"...He checked exhaust by watching a flame get sucked into it & said that didn't seem to be a problem. He got it running again and said we should be "fine for a while."..."

    This is a sign of a hack. No draft test, no combustion test, no checking of electrical components.

    At the very least he should pull the flue pipe and give the chimney a visual inspection to make sure it's clear. Better would be a chimney sweep with a camera to check the integrity of your chimney.

    If that's clear, and working properly, then you can get back to the boiler, with a proper tech, doing proper diagnostics.

    You could be underfired and low flue gas temps. You may not have enough combustion air.

    Also be aware of things that can cause a backdraft down the chimney. Especially new super efficient clothes dryers, as well as exhaust fans (bathroom/kitchen)
    steve
  • tiitiitiitii Member Posts: 35
    edited December 7
    Ok that's helpful! Who do I hire to do this testing- a chimney person, another plumber, etc..? I just want to know what to type into Yelp to get the right person :)
  • captaincocaptainco Member Posts: 310
    Not a chimney person!!! Call and ask if the service techs have a combustion analyzer and have been trained on how to use it.
    Where are you located?
  • tiitiitiitii Member Posts: 35
    Didn't see last comment before I posted. Ok first step sounds like I call a chimney person and make sure they have a combustion analyzer & do camera work. That sound right?
  • captaincocaptainco Member Posts: 310
    It is the boilers fault more likely than the chimney! If there is something wrong with the chimney it is because the boiler never worked correctly in the first place. Believe it or not there is no industry standard or Code for verifying equipment safety. This is strictly voluntary.
  • tiitiitiitii Member Posts: 35
    Brooklyn. If any of you are nearby you have the job!
  • captaincocaptainco Member Posts: 310
    I hope someone on here jumps in. However, there are several companies I trained in the area 10+ years ago and they may still know what to do. Gateway Plg, Jay-Ell or All HVAC.
  • tiitiitiitii Member Posts: 35
    I really appreciate all this input. Thank you all.
  • unclejohnunclejohn Member Posts: 993
    Sounds like he replaced the roll out fuseable link. The reason that you have too replace that is it's a one and done and you need to fond and correct the problem. Most likely a sooted up boiler.
  • EBEBRATT-EdEBEBRATT-Ed Member Posts: 2,852
    The first thing I would do is call a reputable chimney sweep. Ask around for refrences. Have the chimney checked bottom to top. Tell him about possible backdraft and that you had Co issues.

    You need a qualified gas service technician. No offence to any plumbers who are qualified but yours is not. Check find a contractor on this site. Your are lucky their are several in your area
  • Tim McElwainTim McElwain Member Posts: 3,955
    No one has mentioned it but is this unit running and you are still living in the house? Shut it off and get a trained professional to check it out. Do not leave it running.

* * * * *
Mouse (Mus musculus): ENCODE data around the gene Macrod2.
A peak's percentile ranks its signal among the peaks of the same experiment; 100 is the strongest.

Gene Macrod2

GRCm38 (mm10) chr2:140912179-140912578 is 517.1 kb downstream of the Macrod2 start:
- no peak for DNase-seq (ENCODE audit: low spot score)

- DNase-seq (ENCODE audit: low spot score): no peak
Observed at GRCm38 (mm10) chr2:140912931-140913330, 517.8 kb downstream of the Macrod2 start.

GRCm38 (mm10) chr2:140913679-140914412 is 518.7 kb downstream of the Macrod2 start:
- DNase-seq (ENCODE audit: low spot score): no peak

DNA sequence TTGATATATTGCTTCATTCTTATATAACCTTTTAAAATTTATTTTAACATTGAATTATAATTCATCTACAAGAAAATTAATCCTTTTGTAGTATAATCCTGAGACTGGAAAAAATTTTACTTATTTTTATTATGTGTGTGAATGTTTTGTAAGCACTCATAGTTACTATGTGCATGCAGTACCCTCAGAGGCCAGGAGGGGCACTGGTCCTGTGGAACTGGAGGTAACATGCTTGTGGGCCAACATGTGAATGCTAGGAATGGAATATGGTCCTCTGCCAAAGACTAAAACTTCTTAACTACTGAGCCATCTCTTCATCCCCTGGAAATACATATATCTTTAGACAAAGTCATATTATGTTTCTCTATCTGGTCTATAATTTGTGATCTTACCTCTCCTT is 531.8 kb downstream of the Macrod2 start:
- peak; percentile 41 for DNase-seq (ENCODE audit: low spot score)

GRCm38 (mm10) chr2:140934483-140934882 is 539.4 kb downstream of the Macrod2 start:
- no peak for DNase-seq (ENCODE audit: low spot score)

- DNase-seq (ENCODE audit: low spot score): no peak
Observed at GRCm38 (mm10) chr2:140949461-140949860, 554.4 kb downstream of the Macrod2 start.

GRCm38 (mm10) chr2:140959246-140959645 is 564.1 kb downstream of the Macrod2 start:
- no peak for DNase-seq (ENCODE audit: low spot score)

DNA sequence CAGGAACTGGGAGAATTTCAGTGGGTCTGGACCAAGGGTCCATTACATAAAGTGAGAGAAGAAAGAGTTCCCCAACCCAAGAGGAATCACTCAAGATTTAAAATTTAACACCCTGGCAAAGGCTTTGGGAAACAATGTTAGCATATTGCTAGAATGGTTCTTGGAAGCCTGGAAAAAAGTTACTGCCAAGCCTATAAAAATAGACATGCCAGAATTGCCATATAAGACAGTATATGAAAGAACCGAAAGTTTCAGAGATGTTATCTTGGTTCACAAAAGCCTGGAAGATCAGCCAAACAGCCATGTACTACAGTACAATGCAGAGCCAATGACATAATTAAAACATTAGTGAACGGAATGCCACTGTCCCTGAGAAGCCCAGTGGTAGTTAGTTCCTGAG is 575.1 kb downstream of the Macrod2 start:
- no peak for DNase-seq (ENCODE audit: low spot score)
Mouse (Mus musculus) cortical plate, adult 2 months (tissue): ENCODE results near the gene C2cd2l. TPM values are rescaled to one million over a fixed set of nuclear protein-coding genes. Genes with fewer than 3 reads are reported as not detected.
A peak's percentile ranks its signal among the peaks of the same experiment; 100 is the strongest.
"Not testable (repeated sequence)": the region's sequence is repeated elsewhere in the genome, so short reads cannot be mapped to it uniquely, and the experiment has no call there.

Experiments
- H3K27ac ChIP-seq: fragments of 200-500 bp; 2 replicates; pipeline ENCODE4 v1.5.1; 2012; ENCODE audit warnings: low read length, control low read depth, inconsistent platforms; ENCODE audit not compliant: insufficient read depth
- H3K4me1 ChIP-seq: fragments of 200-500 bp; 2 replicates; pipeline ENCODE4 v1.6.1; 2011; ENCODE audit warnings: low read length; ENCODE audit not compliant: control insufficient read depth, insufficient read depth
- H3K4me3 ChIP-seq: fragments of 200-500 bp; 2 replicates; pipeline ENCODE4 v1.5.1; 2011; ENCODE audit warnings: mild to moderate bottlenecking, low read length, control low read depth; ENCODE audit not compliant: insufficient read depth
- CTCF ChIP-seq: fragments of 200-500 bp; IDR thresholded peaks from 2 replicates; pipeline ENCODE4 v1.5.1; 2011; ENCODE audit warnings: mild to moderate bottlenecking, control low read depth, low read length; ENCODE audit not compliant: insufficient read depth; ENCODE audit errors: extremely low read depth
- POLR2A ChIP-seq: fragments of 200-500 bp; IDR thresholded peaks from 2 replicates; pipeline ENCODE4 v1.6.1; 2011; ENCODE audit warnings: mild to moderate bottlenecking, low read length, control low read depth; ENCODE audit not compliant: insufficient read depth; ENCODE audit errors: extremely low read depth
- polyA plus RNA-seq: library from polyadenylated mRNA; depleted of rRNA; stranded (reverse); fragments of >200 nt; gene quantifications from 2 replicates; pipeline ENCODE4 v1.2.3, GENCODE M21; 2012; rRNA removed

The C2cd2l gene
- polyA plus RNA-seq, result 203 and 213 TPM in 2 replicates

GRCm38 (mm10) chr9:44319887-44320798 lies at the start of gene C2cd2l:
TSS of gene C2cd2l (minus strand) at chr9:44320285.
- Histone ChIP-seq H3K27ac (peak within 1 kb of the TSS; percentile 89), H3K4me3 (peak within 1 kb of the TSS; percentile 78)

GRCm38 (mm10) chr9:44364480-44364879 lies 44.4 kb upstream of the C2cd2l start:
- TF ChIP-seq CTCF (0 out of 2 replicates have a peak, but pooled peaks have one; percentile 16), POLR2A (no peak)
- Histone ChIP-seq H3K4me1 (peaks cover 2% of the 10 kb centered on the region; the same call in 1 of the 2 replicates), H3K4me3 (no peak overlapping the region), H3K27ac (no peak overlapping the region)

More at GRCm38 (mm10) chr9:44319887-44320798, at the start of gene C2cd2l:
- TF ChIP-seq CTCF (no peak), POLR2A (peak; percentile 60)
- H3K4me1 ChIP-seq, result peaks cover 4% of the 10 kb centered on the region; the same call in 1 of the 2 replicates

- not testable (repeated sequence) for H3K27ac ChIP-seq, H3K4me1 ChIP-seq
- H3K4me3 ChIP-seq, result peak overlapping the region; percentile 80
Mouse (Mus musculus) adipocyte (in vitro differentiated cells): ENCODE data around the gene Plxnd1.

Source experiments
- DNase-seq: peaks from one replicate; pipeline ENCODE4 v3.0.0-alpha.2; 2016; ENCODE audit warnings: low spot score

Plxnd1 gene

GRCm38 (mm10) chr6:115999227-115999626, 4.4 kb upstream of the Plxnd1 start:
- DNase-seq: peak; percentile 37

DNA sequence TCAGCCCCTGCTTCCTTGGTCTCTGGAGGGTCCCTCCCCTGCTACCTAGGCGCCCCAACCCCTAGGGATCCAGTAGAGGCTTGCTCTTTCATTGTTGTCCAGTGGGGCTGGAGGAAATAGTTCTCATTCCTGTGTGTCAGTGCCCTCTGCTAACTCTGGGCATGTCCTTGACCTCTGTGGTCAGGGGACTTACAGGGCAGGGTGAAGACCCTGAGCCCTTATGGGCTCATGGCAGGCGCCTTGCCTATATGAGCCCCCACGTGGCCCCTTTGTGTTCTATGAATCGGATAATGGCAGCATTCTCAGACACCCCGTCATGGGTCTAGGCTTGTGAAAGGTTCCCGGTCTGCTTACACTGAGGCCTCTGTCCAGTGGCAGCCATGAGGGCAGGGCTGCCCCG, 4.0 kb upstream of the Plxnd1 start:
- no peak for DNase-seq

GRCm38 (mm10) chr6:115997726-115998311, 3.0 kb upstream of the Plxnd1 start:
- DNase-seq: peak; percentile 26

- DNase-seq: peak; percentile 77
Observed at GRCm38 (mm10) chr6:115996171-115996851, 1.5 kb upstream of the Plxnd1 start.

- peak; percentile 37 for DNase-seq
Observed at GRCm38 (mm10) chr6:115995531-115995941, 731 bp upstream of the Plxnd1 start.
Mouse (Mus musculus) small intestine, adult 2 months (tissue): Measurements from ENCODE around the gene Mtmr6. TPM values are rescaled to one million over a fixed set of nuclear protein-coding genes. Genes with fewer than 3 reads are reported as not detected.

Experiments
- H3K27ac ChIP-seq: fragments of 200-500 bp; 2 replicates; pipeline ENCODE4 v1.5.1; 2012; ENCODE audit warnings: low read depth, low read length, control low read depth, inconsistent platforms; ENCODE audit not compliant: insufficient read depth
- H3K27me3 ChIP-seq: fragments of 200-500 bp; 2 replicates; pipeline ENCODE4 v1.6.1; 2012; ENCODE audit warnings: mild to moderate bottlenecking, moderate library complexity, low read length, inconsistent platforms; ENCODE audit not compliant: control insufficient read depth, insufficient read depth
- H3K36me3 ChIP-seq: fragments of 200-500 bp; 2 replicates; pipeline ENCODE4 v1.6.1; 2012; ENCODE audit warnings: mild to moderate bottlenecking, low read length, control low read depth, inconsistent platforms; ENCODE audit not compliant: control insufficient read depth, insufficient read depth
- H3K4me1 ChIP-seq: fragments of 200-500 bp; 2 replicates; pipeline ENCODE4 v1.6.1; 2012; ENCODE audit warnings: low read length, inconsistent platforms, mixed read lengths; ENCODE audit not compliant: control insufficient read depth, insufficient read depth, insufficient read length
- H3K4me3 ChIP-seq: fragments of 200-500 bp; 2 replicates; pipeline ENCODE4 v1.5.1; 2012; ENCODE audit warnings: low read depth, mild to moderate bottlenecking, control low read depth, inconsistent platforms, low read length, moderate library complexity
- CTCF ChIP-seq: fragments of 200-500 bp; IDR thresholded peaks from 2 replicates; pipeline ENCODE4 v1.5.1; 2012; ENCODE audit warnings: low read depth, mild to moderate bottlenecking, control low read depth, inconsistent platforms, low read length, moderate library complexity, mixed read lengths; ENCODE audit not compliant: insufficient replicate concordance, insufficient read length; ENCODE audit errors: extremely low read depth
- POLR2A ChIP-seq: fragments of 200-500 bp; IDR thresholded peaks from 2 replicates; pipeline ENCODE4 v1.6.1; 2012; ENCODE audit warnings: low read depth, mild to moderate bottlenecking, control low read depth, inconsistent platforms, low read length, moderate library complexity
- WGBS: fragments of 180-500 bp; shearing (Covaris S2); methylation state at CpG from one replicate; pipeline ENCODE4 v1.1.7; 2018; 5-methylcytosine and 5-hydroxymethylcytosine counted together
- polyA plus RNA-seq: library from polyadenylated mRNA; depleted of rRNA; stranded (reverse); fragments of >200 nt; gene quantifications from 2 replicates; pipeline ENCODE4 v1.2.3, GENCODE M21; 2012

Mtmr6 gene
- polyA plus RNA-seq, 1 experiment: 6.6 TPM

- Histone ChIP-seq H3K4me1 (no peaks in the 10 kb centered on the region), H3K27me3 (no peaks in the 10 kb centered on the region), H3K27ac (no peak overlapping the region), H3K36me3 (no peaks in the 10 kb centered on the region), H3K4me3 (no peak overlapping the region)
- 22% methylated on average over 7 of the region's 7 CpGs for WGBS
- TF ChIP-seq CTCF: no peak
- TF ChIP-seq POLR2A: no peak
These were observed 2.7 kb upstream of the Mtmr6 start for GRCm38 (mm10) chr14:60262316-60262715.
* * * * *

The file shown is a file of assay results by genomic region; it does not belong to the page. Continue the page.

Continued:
• tiitiitiitii Member Posts: 35
    It is running again since the plumber came back Sunday. We got a CO reader that we have sitting directly next to boiler now and it's been consistently at 0, but that idea of shutting the boiler off til the problem is really resolved and fixed does sit better with me.
  • Erin Holohan HaskellErin Holohan Haskell Member, Moderator, Administrator Posts: 474

    No one has mentioned it but is this unit running and you are still living in the house? Shut it off and get a trained professional to check it out. Do not leave it running.

    I agree with Tim. Please be careful. You can find a pro here: https://heatinghelp.com/find-a-contractor/
    President
    HeatingHelp.com
  • NY_RobNY_Rob Member Posts: 636
    tiitii said:

    ...We got a CO reader that we have sitting directly next to boiler now and it's been consistently at 0...

    Press and hold the "Peak Level" button to show levels below the alarm threshold.

  • GWGW Member Posts: 2,659
    “Call and ask if the service techs have a combustion analyzer and have been trained on how to use it.”

    Well that’s a real kicker. It may come across as condescending.

    Just say you’ve had some CO issues and you’re hoping to have a technician out that have experience with those types of diagnostics.

    You’re correct in that “burner technicians” refer to oil burners, it’s how the jargon works. You don’t want a burner tech, per se.

    Captain CO, is that Jim?
    Gary Wilson

    Wilson Services, Inc

    Northampton, MA
  • tiitiitiitii Member Posts: 35
    Ok- I held the peak CO button and it's still zero (we purchased the kind that measures CO levels only after the scare).
    Now we have a chimney company hopefully coming out tomorrow and I reached out to a contractor on this site too, mentioning about the need for a combustion analyzer. I also sent an email to Peerless seeing if they'd chime in/send someone. Hopefully one of these routes leads to a solution.